Hugo, director Martin Scorsese’s film about a young orphan named Hugo Cabret (Asa Butterfield) who is swept up into a lustrous unfolding mystery is a lovely homage to the art of cinema and Georges Melies. Helping to create an enchanted Paris in the early ‘30s is costume designer Sandy Powell.
Having already been nominated for seven Academy Awards for her costume design, with three wins for Shakespeare in Love (1998), The Aviator and The Young Victoria (2010), Powell was the perfect fit for Scorsese’s story of wonder. In fact, she has already worked on five films with Scorsese, including, The Aviator and Gangs of New York, the latter for which she received a nomination in 2003.
Powell began her work, as she does on all Scorsese films, by watching films he has recommended. There were also photographs from the period along with photographs of Melies and his wife. “Also, of course, there were all the original Melies films to look at,” Powell says.
As seasoned as Powell is, she approached Hugo in a completely new way from anything else she has worked on. “Everything is seen as if through the eyes of a child, therefore I wanted to simplify the looks to just one, maybe two outfits for each character. I approached the actual costumes as if they were illustrations from a children’s picture book, keeping the looks simple, graphic and colorful,” Powell explains. Hugo wears stripes as he runs through the idealized Paris of the 1930s magically lit as through a gauze filter with his only ally, the plucky Isabelle (Chloe Grace Moretz), who also wears a striped sweater throughout the film. The result is beautiful, the consistent look for each character defining their personalities and helping to distinguish them among the crowds in the busy railway station, the location where most of the story unfolds.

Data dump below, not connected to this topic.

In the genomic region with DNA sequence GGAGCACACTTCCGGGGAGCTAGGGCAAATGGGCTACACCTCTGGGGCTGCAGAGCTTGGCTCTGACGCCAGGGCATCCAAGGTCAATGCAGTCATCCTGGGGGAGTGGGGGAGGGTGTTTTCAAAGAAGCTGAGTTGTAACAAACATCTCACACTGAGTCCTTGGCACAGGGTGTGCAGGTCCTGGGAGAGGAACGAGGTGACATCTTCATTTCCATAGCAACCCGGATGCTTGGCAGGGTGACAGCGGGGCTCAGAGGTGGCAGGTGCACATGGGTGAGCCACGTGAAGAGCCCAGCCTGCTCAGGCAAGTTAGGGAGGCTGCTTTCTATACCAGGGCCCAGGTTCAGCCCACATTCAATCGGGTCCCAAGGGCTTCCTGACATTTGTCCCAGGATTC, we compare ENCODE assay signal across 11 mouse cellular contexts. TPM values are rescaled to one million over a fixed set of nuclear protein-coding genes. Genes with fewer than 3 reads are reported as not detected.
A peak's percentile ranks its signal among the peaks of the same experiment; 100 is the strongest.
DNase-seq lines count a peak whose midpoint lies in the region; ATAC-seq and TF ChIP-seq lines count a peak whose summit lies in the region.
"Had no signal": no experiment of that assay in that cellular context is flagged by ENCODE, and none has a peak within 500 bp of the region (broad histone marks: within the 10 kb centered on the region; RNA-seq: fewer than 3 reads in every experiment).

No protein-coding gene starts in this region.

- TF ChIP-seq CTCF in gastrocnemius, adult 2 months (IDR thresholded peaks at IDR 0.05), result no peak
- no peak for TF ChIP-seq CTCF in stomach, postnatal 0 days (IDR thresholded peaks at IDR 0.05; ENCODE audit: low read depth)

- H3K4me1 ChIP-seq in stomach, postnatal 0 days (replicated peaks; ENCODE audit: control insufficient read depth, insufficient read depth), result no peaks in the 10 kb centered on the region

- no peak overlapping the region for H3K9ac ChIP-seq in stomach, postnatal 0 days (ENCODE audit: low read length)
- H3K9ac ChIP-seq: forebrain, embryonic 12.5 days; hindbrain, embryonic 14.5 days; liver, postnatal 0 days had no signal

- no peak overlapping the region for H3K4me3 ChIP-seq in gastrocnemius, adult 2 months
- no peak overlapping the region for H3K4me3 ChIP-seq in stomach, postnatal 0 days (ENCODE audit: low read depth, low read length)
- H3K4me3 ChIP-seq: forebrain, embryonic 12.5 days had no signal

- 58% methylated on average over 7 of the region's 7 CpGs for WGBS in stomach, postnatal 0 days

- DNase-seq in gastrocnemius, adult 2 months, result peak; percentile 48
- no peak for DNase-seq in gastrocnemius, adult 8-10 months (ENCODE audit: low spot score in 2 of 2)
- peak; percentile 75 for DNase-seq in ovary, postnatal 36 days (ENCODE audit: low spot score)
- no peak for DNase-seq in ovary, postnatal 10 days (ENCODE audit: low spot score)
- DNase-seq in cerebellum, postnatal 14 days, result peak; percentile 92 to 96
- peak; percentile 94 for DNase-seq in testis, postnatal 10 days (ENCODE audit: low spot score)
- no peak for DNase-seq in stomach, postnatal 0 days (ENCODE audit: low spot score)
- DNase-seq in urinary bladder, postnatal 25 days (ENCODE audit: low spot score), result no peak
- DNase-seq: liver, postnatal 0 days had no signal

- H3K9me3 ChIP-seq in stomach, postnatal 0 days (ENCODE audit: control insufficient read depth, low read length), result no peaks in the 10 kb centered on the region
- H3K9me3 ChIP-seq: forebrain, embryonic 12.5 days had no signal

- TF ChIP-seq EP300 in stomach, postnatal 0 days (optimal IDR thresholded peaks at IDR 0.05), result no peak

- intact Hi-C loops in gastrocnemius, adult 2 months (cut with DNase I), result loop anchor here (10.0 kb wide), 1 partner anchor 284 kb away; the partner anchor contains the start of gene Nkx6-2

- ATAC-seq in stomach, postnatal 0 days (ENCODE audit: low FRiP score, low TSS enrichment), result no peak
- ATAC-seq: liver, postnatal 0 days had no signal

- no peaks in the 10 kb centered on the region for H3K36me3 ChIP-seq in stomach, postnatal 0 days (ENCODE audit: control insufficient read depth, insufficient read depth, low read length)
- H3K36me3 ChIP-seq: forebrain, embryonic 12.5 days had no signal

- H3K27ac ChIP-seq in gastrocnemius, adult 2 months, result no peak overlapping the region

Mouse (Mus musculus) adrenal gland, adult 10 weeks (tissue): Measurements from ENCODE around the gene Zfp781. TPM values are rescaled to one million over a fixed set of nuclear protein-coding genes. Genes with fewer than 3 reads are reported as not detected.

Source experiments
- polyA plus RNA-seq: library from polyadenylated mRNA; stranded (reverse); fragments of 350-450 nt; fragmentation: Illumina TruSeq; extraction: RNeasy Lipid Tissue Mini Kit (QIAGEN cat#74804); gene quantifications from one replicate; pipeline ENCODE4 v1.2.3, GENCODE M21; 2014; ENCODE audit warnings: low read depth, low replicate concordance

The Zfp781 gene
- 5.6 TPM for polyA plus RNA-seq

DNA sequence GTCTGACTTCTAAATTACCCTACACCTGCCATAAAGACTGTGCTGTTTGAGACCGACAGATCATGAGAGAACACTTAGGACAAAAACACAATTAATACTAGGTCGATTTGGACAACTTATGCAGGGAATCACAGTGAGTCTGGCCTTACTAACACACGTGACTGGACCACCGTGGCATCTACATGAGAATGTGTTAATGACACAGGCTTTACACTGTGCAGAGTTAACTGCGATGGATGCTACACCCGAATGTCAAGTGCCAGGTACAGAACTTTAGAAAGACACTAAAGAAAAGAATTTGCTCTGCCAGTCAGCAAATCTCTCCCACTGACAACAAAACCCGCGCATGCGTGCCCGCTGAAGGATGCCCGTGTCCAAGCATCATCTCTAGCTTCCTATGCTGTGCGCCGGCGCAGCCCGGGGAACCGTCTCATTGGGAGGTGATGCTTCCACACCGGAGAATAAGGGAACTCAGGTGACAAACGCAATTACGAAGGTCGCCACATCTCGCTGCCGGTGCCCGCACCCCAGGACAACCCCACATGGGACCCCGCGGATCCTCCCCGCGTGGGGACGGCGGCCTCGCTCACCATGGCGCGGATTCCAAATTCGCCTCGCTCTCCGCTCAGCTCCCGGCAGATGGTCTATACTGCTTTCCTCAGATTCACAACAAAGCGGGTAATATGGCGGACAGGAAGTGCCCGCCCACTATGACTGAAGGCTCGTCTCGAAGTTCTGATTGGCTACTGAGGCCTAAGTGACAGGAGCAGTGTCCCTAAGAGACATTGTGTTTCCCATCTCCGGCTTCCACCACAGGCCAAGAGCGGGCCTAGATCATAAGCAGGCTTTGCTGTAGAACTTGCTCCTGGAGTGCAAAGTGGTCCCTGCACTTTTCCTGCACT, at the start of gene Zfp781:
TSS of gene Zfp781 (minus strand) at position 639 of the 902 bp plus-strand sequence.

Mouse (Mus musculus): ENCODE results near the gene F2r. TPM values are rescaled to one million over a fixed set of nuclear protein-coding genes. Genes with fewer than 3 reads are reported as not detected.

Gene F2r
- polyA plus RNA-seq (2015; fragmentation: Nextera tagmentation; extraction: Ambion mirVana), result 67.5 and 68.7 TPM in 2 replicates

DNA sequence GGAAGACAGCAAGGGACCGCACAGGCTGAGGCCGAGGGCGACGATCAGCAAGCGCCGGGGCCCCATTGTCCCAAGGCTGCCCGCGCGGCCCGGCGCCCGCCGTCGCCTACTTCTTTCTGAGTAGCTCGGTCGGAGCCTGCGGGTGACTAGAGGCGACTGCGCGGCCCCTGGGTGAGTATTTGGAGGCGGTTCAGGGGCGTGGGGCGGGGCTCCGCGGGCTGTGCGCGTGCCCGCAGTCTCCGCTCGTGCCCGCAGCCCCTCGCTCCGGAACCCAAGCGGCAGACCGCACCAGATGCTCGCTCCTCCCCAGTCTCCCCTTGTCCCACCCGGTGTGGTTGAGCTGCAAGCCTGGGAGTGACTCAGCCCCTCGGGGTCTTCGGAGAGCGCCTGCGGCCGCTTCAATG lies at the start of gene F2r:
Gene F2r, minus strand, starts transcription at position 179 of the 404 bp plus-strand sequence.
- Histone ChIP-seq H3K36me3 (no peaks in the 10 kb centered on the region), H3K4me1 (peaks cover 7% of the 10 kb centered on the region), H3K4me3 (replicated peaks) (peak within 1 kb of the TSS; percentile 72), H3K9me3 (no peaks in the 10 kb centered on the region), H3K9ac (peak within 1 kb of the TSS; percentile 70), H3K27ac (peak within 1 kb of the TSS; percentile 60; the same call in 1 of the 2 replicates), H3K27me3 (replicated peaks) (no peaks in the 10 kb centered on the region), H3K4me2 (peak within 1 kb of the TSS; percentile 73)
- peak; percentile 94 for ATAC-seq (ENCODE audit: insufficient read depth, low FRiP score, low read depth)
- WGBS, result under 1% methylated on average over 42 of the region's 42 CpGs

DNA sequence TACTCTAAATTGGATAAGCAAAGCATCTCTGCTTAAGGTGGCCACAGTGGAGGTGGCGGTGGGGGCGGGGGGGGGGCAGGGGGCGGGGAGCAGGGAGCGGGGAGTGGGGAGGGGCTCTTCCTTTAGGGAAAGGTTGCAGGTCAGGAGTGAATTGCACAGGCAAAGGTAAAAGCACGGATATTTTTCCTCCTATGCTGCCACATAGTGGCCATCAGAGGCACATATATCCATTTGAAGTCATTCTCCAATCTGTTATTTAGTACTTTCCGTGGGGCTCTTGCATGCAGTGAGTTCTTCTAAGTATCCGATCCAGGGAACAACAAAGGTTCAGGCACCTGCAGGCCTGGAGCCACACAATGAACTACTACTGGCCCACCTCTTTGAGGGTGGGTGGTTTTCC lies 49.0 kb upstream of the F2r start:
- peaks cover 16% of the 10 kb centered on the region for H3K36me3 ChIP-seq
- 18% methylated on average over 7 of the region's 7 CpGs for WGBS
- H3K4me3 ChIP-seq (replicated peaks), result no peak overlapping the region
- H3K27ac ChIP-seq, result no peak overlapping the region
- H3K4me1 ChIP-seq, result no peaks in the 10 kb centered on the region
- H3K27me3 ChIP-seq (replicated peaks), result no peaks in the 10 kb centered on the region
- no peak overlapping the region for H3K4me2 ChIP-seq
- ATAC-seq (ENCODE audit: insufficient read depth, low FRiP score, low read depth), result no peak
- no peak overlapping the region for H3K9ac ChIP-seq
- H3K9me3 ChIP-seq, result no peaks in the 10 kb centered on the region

The story’s setting also brought with it challenges. There were hundreds of extras in the railway station to dress and costumes had to be found for each one. “As the station was constantly busy we had to treat each extra as if they were a principal as we would never know who might be featured.” Another demanding task lay in dressing Melies (Ben Kingsley) and his wife Mama Jeanne (Helen Mcrory). As the mystery unravels, the film travels from 1931 back to the early 1900s, so Powell had to dress Melies and Mama Jeanne in both periods, making the actors appear both older and younger than their actual ages. Presenting the same actor as both a glamouros movie star and an older lady was an assignment Powell especially enjoyed. “Helen Mcrory had to look like a woman in her 60s in 1931 and in her early 20s in the 1900s. I tried to make her look small and frail in the later period and used padding to giver her a younger, fuller, more period figure in the 1900s.”
The lush realism in Powell’s costume design for Melies, his wife, Hugo, and all the characters in the film is captured most beautifully in the 3D format, making the story as warm and enchanting as it quite possibly can be.